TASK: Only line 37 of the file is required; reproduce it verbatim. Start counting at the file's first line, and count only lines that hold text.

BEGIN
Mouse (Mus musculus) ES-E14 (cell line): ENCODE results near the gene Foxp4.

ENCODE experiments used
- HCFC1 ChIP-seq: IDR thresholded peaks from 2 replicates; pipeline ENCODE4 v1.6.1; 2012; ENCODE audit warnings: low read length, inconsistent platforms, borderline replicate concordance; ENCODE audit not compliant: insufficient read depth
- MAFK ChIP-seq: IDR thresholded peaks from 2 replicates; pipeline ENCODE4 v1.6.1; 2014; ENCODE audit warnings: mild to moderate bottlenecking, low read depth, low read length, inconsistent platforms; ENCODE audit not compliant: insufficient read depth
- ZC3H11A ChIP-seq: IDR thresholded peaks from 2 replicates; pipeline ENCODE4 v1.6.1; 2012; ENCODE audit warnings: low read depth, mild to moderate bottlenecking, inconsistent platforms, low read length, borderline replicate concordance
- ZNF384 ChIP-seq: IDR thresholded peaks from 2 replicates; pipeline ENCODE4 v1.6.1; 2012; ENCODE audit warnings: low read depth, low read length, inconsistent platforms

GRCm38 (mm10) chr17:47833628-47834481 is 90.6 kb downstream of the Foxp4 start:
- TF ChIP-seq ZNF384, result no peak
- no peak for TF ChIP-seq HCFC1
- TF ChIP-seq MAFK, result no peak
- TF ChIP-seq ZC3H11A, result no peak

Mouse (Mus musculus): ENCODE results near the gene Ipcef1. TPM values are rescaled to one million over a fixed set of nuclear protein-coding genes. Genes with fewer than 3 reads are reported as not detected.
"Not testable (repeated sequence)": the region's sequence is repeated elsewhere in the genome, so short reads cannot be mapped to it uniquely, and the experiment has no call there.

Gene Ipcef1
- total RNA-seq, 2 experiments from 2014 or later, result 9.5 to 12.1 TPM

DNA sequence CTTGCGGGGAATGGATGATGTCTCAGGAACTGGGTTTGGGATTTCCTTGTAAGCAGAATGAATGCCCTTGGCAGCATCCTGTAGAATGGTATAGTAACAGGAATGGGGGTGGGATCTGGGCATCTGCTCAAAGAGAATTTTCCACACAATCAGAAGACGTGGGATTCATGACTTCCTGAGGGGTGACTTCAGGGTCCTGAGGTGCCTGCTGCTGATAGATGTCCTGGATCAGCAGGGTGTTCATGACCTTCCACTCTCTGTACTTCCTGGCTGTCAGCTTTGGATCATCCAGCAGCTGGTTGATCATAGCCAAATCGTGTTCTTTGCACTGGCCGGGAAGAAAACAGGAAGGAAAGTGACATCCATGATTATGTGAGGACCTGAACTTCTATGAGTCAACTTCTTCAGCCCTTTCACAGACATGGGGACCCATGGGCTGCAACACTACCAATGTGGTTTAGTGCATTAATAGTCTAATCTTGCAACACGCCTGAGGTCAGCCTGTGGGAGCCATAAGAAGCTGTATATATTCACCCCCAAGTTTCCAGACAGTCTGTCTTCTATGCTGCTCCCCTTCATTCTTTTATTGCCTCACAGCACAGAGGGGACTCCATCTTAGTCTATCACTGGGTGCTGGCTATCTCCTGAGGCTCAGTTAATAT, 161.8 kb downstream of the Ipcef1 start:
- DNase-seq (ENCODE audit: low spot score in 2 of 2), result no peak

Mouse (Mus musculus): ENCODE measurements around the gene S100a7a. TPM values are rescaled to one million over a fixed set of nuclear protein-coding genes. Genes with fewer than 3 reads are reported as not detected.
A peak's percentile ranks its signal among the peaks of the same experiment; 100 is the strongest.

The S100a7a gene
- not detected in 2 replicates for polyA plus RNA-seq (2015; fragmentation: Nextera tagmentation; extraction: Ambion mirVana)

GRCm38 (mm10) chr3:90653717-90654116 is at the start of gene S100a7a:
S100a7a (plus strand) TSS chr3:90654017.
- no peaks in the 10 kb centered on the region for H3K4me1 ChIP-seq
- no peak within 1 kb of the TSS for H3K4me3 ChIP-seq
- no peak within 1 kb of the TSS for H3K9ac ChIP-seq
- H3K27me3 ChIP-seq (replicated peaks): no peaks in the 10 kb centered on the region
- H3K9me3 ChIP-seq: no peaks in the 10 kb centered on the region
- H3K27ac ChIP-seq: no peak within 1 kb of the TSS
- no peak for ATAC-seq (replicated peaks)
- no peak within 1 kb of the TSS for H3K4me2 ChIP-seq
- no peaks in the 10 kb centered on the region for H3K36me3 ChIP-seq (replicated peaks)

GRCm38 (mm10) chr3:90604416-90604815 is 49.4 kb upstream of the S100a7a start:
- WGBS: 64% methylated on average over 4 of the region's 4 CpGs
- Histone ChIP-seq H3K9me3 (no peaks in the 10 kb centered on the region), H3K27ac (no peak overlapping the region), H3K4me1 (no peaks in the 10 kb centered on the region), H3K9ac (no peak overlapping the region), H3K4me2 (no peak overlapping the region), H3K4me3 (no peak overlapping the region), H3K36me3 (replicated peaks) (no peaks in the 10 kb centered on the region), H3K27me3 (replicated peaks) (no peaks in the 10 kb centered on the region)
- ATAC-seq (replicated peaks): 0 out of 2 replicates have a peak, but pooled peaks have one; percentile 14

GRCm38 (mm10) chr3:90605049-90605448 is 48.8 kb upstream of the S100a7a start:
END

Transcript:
GRCm38 (mm10) chr3:90605049-90605448 is 48.8 kb upstream of the S100a7a start: